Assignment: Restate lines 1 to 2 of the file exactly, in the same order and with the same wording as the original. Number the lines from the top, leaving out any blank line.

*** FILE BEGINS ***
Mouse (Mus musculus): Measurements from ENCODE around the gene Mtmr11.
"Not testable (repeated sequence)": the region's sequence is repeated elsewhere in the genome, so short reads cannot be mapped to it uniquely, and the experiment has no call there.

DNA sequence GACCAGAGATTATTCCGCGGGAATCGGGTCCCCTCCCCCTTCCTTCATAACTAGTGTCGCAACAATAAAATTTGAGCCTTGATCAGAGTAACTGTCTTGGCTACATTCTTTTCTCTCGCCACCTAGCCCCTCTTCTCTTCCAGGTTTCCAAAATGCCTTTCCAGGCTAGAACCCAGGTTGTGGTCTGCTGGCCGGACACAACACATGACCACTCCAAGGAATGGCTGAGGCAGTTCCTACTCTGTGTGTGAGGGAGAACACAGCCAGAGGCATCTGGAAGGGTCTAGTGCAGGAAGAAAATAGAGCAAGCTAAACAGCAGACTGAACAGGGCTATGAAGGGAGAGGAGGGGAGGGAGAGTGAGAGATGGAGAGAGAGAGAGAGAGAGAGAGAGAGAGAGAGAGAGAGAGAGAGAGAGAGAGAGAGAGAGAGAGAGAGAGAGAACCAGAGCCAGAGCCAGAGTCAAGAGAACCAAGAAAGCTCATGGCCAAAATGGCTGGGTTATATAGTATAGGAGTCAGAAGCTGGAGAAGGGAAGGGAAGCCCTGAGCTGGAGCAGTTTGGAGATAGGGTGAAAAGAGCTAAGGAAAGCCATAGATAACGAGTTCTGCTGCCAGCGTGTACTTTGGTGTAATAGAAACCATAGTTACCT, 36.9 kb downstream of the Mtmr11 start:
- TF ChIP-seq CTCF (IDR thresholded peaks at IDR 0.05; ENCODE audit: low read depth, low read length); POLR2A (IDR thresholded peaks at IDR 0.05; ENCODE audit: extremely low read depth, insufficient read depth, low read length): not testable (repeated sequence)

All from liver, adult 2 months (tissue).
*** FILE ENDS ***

Mouse (Mus musculus): Measurements from ENCODE around the gene Mtmr11.
"Not testable (repeated sequence)": the region's sequence is repeated elsewhere in the genome, so short reads cannot be mapped to it uniquely, and the experiment has no call there.